Ghost Bird

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Ghost Bird
DVD Review
January 5, 2011

Ghost Bird
Features: A documentary which will certainly delight anyone interested about how a government system designed to protect an extinct species, is being used to protect itself from common sense.
MSRP: $19.99
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When Ghost Bird came across my desk, I was rather intrigued by the title. Being an avid hiker and outdoor enthusiast over over the last year (and getting crazier everyday), I observe my environment, take it in, appreciate, and make mental notes. When hiking over familiar paths, the littlest changes are observed. Different colors of the trees, ground, and foliage. Any new animals in the area. New and different sounds, and so forth. So, when I started watching Ghost Bird, I was really interested on how such a bird managed to escape the eyes of so many other outdoor enthusiasts...but yet its existence was sworn by the testimony of a handful of believers.

Scott Crocker does an amazing job at producing this documentary. It does start out at a lower-paced style, but Crocker is building up to the conclusion which is based on common sense of the provided facts and testimony of eye witnesses. For anyone who appreciates the outdoors and has questions about extinct wildlife, Ghost Bird is going to make you think. It's going to make you think about the reality of tax dollars and its influence on job security in today's economy.

Ghost Bird is 84mins long, and has a 1.78:1 aspect ratio.


  • Voices sound full but crisp--perfect for a documentary
  • Video is fantastic for a DVD
  • Documentary starts out a paced style, but gradually builds momentum and mystery, and keeps you watching until the end.
  • Very interesting interviews with key witnesses
  • An all-points documentary, covering many angles of what the director is conveying
Cons / Disadvantages
  • None observed



    Ghost Bird's audio sounded just fine for a DVD. Being this is a documentary, I'm not too concerned with having audiophile scrutiny here. But regardless, the audio track sounded great, and vocals (which are most important in a documentary because you need to hear and interpret what people are saying accurately) were properly leveled. I didn't notice any dropouts or voices which were loud one minute and then completely low the next (a common problem with documentaries).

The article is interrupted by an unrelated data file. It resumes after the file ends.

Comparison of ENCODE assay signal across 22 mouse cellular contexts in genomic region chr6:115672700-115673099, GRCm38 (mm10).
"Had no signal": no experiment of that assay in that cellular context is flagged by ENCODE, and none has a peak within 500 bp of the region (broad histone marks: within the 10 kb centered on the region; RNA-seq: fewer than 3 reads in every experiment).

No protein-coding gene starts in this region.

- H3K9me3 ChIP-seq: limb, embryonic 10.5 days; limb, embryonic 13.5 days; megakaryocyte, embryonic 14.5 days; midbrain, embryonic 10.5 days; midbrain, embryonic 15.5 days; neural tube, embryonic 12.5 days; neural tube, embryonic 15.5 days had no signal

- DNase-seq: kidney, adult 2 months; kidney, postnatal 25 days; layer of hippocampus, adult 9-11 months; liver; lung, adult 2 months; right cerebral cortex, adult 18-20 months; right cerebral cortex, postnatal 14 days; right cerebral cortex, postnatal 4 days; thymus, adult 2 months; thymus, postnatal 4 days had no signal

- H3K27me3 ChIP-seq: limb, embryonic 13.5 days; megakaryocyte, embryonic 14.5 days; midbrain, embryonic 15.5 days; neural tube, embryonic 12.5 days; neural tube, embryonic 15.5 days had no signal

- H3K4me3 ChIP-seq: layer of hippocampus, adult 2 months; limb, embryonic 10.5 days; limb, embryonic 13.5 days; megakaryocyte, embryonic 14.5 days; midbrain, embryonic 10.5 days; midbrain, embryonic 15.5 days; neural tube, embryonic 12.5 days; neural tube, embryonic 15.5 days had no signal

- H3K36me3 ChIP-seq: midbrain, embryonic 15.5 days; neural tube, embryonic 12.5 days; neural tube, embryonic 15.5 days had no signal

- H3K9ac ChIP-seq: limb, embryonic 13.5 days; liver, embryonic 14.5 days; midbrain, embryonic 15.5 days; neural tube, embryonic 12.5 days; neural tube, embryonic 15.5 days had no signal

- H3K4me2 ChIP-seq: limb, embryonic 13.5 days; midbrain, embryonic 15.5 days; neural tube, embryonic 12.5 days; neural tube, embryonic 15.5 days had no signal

Ghost Bird actually surprised me on its video quality. For a DVD, this sucker looked amazing on my 50" Panasonic Plasma. Several times I was wondering if I was watching it in HD. We're talking 1.78:1 here, taking up my entire screen.

    This documentary has a lot of content. So, take time watching this and grab a few more bags of popcorn. In fact, I found I watched this twice, just to get all the information on the same night. I'll watch it again this coming weekend, come to think of it. Ghost Bird starts out at a really mysterious lower-pace than many documentaries I've seen, and this is done intentionally. Scott Crocker has a gifted ability to make you watch and listen, and then doing a double-take to yourself, "Hey, wait a minute. What did I just hear? No way!" And then you are forced to go back and listen and view it again.
The Extras

    The extras on Ghost Bird contain quite a bit of extra footage, and offer some truly power-packed clips which were not in the documentary. Nine extra clips (about 33mins or so total) contain some really powerful statements and comments. The documentary would have been way too long for common consumption if left uncut. But if you're wanting to go even deeper into this, watch the extras. Well worth it.

Ghost Bird is a documentary which raises a lot of questions about how the US Government deals with an extinct species--and how it operates in general. Scott Crocker shows us the underbelly of how a protected species can sometimes be completely taken to an extreme where logic has no place in the same room.


Considering this is a DVD, the score above might not exactly seem proper when compared to current Hi-Def (Blu-ray) titles. On the other hand, I wasn't going to downgrade the DVD to simply make the HD reviews titles appear superior, because DVDs are still in their own frame of reference, and until there is a Blu-ray version, I'm not going to worry too much about comparisons. Maybe we'll see a Blu-ray version in the near future, but I have to say, the DVD version does quite well, and the production of it is to be appreciated. Would Ghost Bird benefit from a Blu-ray release? I certainly think it would. A lot of the footage would look absolutely fantastic. Many documentaries I've seen haven't been properly prepared, but Crocker makes sure his presentation is at its best.

First tinged with honest hope but eventually with desperation, Scott Crocker's Ghost Bird reveals what happens when a few believers have a massive bureaucracy behind them. Ghost Bird is certainly being added to my collection, and my "Watch Frequently" list.

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